Indian Ocean Wave Exercise 2018 (IOWave18) began on September 4, 2018 in the Indian Ocean. India along with 23 other nations is participating in this major Indian ocean-wide tsunami mock drill which involves evacuation of thousands of people from coastal areas in over half a dozen coastal states.
Participants associated with Exercise IOWave18
Australia, Bangladesh, Comoros, India, Indonesia, Iran, Kenya, Madagascar, Malaysia, Mauritius, Mozambique, Myanmar, Oman, Pakistan, Seychelles, Singapore, South Africa, Sri Lanka, Thailand, Timor-Leste, Tanzania and Yemen
This tsunami warning exercise is being organised by the Intergovernmental Oceanographic Commission (IOC) of UNESCO. It was the IOC that coordinated the setting up of the Indian Ocean Tsunami Warning and Mitigation System (IOTWMS) in the aftermath of December 2004 tsunami.
Besides testing the standard operating procedure (SOP) and communication links at all levels of the warning chain, a primary objective of IOWave18 exercise is to enhance tsunami preparedness at community level.
The purpose of exercise is to increase tsunami preparedness, evaluate response capabilities in each state and improve coordination throughout the region.
Key Highlights of Exercise IOWave18
• Exercise IOWave18 will simulate Indian Ocean countries being put in a tsunami warning situation and require the respective National Tsunami Warning Centres and the Disaster Management Offices in each country to implement their Standard Operating Procedures.
• IOWave18 will also provide an opportunity for Member States to test the indicators of Indian Ocean Tsunami Ready (IOTR) programme in pilot communities. IOTR is a community performance-based programme that facilitates a structural and systematic approach in building tsunami preparedness.
• The IOTWMS Tsunami Service Providers (TSP) of Australia, India and Indonesia will provide exercise bulletins and detailed tsunami threat advice on their password-protected websites.
• Exercise IOWave18 will comprise two scenarios on successive days: one in the north western Indian Ocean off the coast of Iran, and the other in the eastern Indian Ocean off the west coast of northern Sumatra.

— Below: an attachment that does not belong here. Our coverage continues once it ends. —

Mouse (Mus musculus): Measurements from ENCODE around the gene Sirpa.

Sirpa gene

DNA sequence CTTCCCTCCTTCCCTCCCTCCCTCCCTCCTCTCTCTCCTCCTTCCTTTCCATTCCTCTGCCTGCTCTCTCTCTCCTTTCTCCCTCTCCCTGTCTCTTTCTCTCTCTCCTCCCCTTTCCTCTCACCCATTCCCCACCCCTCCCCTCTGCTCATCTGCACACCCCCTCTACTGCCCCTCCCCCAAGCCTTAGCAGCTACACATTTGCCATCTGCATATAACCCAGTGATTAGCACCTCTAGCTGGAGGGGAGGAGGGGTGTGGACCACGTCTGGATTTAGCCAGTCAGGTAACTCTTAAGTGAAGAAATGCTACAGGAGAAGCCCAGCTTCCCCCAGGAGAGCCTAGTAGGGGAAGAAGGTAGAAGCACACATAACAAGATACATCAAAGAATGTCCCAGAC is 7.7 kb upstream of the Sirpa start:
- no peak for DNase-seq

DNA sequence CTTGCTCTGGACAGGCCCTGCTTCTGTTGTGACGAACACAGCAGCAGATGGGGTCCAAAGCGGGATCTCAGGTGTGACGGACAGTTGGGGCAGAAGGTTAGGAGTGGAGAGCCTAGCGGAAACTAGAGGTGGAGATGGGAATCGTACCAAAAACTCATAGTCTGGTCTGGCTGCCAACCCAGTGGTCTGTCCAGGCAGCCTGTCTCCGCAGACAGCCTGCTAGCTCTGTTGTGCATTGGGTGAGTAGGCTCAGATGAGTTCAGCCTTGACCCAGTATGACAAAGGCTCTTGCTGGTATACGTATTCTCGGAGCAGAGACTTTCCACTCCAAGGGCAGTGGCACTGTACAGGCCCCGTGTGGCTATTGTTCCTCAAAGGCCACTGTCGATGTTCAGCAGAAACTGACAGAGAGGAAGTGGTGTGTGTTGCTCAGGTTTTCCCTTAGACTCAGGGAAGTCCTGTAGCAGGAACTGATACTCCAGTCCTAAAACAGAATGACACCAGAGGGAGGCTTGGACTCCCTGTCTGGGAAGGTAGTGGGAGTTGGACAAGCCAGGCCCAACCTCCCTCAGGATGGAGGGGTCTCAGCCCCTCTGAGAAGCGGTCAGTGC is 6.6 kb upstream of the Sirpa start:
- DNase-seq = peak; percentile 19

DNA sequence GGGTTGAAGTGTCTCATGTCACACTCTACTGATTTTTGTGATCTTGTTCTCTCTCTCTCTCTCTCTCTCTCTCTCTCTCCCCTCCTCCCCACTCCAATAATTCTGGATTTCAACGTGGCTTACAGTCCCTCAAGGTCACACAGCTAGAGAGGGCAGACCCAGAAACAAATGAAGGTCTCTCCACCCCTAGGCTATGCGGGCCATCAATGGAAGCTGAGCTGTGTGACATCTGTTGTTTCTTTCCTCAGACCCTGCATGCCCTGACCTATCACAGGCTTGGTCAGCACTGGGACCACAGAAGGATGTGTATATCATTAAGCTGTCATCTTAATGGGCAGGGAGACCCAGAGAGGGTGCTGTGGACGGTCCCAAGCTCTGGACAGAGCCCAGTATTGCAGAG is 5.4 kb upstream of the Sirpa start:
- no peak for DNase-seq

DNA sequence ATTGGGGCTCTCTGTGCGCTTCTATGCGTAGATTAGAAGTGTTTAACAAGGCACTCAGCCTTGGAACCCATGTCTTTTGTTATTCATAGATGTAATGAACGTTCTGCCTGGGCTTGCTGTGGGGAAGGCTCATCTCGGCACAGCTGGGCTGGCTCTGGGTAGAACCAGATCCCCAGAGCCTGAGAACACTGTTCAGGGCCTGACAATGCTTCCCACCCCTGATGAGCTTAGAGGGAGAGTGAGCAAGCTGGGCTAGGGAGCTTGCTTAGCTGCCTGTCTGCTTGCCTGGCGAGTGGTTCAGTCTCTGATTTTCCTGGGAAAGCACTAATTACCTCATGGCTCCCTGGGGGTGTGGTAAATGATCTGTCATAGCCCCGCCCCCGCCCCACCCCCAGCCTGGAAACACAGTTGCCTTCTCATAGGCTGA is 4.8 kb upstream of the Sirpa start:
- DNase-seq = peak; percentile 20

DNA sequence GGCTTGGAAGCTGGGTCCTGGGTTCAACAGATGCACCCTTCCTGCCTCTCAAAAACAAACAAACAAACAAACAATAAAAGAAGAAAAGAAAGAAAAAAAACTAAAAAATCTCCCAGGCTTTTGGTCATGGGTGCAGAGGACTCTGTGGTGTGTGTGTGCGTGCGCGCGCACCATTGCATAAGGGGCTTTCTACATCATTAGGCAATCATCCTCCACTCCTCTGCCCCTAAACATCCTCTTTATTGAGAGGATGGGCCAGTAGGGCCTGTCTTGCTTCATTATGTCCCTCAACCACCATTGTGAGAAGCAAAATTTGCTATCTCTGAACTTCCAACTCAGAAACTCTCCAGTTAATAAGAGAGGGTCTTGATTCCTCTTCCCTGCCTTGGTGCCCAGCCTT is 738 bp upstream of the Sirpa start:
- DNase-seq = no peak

• The first scenario will simulate a magnitude 9.0 earthquake off the coast of Iran and the second scenario will simulate a magnitude 9.3 earthquake off the west coast of Northern Sumatra.
• Both scenarios will generate simulated tsunami waves travelling across the Indian Ocean basin.
How IOWave18 will be coordinated in India?
• In India, IOWave18 is being coordinated by Indian National Centre for Ocean Information Services (INCOIS) under Ministry of Earth Sciences (MoES) with support from National Disaster Management Authority (NDMA), Union Ministry of Home Affairs (MHA), National Disaster Response Force (NDRF) and the Coastal States/UTs.
• The exercise will involve the evacuation of more than 125000 people from the coastal communities of Odisha, Andaman & Nicobar Islands, Andhra Pradesh, Tamil Nadu, Puducherry, Maharashtra, West Bengal, Gujarat and Goa.
• NDRF Battalions, Indian Navy, Indian Coast Guards, Army, Critical installations (nuclear power plants), Port & harbors are also participating the exercise.
The Intergovernmental Coordination Group for the Indian Ocean Tsunami Warning and Mitigation System (ICG/IOTWMS) at its 11th session in Malaysia in April 2017 decided to organise an Indian Ocean Wave Exercise 2018 (IOWave18) and established a Task Team to plan and conduct the exercise.
The Task Team decided to conduct the IOWave18 exercise during September 4-5, 2018. All IOTWMS Member States are encouraged to participate in the exercise to community level.
About the Intergovernmental Oceanographic Commission (IOC)
• UNESCO’s Intergovernmental Oceanographic Commission (IOC) promotes international cooperation and coordinates programmes in marine research, services, observation systems, hazard mitigation, and capacity development to understand and manage the resources of the ocean and coastal areas.
• The Commission aims to improve the governance, management, institutional capacity, and decision-making processes of its Member States with respect to marine resources and climate variability.
• IOC coordinates ocean observation and monitoring through the Global Ocean Observing System (GOOS) which aims to develop a unified network providing information on the oceans.
• IOC also coordinates and fosters the establishment of regional intergovernmental tsunami warning and mitigation systems in the Pacific and Indian Oceans, in the North East Atlantic, Mediterranean and Caribbean seas.
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